Psych 1XX3 – Notes on Neuroscience II – Jan 27th, 2010
In humans, the nervous system axis, or "neuraxis", curves as you can see in this
Dorsal always refers to the back of the axis, and ventral means to the front of the
axis or "to or the belly".
Because of the curve in the neuraxis, at the level of the head dorsal is up, but at
the level of the spinal cord dorsal is to the back. The term rostral means towards
the top of the axis, and caudal means towards the bottom of the axis.
Finally, locations in the brain that are more central or towards the midline of the
brain are medial, and regions towards the outside of the brain are lateral. These
terms can be combined to locate a very specific brain region.
Studying the Brain:
Neuroscientists have long been interested in case studies of accidental brain injury
which can link anatomy with associated cognitive and behavioural deficits that
Consider the famous case study of Phineas Gage. In 1848, Gage was the victim of
a tragic accident, resulting in the blasting of a 3 foot iron rod completely through
his left cheekbone and through the top of his skull. Remarkably; Gage survived,
and he recovered completely. However, once an upbeat, polite and caring person,
Gage became prone to selfish behaviour and bursts of profanity. He became
erratic and unreliable, and had trouble forming and following through on plans.
Gage's case provided support for the view that the brain has specialized structures
for complex behaviours. Case studies such as Phineas Gage have given neuroscientists tantalizing hints to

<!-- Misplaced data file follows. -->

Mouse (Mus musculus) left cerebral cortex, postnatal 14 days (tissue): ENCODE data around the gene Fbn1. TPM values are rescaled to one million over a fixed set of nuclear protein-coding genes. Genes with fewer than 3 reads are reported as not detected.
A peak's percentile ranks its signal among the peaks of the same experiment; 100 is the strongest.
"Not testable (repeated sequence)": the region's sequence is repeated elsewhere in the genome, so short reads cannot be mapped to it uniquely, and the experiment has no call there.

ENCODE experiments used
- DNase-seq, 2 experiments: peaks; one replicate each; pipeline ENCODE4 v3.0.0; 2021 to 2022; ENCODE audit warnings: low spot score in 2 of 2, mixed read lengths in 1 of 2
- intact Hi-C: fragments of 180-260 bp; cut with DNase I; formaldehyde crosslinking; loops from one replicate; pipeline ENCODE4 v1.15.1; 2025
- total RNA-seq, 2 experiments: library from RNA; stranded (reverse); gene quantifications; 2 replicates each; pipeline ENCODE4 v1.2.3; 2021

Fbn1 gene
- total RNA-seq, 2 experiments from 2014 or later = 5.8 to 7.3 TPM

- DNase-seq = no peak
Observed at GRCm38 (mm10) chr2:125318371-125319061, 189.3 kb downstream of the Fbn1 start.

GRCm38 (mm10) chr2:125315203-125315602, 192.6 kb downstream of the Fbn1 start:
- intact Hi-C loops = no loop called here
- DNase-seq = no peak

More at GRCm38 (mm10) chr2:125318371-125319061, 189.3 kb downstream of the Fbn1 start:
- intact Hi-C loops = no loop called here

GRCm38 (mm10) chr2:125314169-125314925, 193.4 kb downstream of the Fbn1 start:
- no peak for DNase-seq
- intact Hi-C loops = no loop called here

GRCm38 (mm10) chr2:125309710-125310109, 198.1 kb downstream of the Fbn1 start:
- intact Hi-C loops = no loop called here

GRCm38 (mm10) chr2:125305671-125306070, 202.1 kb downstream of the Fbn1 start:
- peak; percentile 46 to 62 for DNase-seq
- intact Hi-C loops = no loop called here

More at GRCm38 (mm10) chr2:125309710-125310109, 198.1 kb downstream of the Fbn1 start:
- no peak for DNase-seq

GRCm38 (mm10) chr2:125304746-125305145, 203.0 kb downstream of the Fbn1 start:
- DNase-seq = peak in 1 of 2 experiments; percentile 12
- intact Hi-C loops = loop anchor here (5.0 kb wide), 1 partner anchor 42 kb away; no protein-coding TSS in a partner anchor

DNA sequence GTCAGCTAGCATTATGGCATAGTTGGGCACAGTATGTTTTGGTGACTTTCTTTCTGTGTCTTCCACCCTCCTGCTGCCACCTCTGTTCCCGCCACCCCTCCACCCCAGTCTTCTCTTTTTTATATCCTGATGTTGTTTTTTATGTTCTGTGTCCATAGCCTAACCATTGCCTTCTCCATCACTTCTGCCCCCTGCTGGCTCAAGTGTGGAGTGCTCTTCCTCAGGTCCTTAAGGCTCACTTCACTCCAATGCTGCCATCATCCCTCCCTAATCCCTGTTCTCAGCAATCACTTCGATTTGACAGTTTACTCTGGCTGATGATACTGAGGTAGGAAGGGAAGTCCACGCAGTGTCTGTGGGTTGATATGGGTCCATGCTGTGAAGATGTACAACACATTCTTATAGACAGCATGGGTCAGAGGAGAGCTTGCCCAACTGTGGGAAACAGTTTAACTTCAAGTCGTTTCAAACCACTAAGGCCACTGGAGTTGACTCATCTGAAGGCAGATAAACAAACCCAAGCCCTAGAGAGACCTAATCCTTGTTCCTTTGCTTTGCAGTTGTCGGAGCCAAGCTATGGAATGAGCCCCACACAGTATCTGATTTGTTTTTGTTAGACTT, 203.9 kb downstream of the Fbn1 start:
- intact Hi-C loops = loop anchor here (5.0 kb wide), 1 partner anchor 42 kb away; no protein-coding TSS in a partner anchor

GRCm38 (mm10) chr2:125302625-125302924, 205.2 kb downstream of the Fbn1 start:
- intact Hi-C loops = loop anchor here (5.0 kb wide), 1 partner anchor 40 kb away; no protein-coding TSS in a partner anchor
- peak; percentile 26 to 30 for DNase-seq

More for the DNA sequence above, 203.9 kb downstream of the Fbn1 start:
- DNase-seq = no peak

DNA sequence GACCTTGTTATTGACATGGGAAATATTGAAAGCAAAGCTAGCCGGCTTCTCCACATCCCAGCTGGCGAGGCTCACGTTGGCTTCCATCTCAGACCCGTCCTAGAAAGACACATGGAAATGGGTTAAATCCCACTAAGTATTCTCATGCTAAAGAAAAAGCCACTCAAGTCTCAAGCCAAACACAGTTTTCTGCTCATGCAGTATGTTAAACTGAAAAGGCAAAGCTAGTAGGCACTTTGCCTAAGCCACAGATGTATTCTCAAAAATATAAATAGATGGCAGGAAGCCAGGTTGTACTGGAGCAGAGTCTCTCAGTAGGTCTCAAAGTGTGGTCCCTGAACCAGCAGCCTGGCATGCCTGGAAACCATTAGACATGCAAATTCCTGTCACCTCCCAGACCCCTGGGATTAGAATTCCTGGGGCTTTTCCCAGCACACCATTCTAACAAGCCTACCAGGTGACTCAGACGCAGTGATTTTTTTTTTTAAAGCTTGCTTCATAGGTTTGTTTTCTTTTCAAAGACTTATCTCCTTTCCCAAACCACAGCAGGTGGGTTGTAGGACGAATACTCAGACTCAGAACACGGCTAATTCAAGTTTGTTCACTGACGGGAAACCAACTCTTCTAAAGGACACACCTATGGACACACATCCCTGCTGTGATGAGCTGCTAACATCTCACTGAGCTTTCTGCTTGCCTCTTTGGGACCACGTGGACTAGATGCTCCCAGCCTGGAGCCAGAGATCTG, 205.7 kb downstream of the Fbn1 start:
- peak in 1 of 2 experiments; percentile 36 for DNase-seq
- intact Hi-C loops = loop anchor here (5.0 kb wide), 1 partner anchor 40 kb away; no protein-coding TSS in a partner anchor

the relationship between structure and function in the brain.
A limitation of most case studies of human brain lesions is that they are rarely
isolated to specific brain structures. This certainly makes a more difficult task of
assigning impaired function to specific brain areas.
This problem can be overcome by studying specific brain lesions induced in
animal models. In such ablation studies, a researcher destroys, removes or
inactivates a defined brain region and observes the result on behaviour.
The accuracy of this emerging understanding of structure and function can depend
on the precision of the lesion. Even so, because the brain is so highly
interconnected, often a variety of behaviours are affected by a single lesion.
Stimulation and Signal Cell Recording:
An alternative approach to lesioning is to electrically stimulate an area of the
brain and observe the result on behaviour to build an anatomical map related to
This technique was used extensively by the Canadian neurologist Penfield as he
performed brain surgery to treat patients with severe epileptic seizures.
Single Cell Recording:
Penfield revolutionized techniques in brain surgery as he perfected his "Montreal
Procedure" to treat patients experiencing severe seizures.
In doing so, he had to be sure that critical areas of the brain were left intact.
Because the brain itself does not have pain receptors, a patient undergoing surgery
could be under local anaesthetic and fully conscious, working with Penfield to
probe the exposed brain to locate and remove the scarred tissue that caused the
Penfield used a thin, wire carrying a small electric charge to stimulate the cortex.
This stimulation leads individual neurons to fire, and thus Penfield could very
accurately map perceptual processes and behaviours to specific brain regions.
For example, if an area of the visual cortex was stimulated, a patient reported
seeing flashes of light and if an area of the motor cortex was stimulated, a patient
would experience a muscle twitch.
Penfield’s pioneering work revealed specific function to previously unmapped
regions of the brain.
Electrodes can also be used to record ongoing electrical activity in the brain
through single cell recording techniques.
A small electrode is inserted into the nervous tissue of a live animal model with
its tip held just outside the cell body of an individual neuron.
From this electrode, neural activity is recorded while the animal performs a task
or a stimulus is presented. The pattern of firing reveals a particular neuron’s
For example, in your study of Vision, you will encounter the seminal work of